History of the Jews in Aden

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The history of the Jews in Aden, Yemen, are mainly those Jews who were born in, or whose recent ancestors lived, in Aden, on the southern tip of the Arabian peninsula, bordering in Hadramaut—akin to Biblical Chatzar-Mavet. Aden is a seaport on the Red Sea, previously belonging to Great Britain. The Jews were among the earliest settlers. Some five hundred years ago, the great Rabbi Obadiah of Bartinuro wrote that there had come to Jerusalem "Jews from the land of Eden . . . They are not much acquainted with the Talmud, but only with Rabbi Alfasi and Rabbi Moshe ben Maimon". Virtually the entire population emigrated from Aden between June 1947 and September 1967. Most now live in Israel, with some others in the United Kingdom, and fewer elsewhere.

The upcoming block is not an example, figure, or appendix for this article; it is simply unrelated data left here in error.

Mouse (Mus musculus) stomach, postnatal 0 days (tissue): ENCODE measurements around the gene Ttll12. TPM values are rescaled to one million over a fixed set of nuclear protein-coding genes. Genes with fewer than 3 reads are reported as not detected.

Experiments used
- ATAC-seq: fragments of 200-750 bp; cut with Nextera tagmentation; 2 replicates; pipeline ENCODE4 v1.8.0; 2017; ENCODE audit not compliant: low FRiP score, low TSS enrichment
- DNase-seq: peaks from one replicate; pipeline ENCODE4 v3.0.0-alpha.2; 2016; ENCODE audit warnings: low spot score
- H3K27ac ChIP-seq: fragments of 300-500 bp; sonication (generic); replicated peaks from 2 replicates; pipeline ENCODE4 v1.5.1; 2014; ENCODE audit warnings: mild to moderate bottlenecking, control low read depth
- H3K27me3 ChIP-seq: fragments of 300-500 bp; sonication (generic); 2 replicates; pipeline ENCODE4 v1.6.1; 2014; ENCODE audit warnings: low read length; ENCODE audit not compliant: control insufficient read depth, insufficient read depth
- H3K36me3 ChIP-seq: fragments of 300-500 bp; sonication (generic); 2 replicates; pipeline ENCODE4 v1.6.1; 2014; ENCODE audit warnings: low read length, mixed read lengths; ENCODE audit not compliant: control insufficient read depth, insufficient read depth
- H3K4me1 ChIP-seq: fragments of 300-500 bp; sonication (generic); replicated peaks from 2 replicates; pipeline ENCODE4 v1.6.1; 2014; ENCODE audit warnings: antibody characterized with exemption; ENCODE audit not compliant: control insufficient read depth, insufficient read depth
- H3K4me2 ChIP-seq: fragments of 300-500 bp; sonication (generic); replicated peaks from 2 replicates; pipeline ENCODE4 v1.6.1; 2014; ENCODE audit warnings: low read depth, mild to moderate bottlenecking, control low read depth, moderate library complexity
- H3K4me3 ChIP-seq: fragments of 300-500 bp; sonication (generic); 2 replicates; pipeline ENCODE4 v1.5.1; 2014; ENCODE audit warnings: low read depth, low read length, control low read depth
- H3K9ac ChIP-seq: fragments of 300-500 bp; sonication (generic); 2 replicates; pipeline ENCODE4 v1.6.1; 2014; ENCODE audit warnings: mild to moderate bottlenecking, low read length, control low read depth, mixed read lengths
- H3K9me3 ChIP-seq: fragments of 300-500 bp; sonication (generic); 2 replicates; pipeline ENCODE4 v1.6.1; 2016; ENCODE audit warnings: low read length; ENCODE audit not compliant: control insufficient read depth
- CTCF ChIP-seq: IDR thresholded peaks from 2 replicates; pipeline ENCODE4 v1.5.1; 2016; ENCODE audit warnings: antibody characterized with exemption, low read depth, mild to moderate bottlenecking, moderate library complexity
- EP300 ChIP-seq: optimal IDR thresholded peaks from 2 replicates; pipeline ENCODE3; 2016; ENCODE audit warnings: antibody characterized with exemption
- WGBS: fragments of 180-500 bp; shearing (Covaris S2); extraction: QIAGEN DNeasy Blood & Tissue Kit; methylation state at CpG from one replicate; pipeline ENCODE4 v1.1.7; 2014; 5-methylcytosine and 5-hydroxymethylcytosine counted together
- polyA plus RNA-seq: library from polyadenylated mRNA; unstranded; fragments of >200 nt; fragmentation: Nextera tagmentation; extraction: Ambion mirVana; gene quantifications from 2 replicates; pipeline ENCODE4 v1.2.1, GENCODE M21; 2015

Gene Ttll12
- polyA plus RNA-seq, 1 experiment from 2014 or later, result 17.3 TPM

The Aden Protectorate


In 1489, Rabbi Obadiah di Bertinora encountered Jews in Jerusalem who had come from Aden, and who described for him their polity and settlement in the land of Yemen, as also knowledge about Moses' progeny who were settled some fifty-days' walking distance from their place as one journeys in the desert, and that they were encompassed by the river Sambation. He says that the Jews of Aden were only knowledgeable in the writings of Rabbi Alfasi and Maimonides, in the latter work of which they were especially well-versed.[1]